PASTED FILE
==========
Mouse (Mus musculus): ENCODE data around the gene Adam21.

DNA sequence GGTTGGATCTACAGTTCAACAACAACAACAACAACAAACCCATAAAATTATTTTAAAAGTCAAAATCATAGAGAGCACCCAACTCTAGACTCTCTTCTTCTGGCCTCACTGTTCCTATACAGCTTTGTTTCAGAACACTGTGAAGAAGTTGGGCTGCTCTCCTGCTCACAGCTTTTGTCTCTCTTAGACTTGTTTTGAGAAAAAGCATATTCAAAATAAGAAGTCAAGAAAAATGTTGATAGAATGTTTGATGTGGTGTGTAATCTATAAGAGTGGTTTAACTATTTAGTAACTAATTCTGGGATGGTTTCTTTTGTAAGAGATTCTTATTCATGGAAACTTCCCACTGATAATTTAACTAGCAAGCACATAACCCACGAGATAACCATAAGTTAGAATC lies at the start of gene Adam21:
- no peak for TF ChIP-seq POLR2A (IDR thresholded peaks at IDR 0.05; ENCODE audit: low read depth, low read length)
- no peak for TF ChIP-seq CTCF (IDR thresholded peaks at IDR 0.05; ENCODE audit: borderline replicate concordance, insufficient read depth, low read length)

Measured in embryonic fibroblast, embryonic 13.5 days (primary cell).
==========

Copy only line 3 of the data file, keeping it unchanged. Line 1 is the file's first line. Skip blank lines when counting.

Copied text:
- no peak for TF ChIP-seq POLR2A (IDR thresholded peaks at IDR 0.05; ENCODE audit: low read depth, low read length)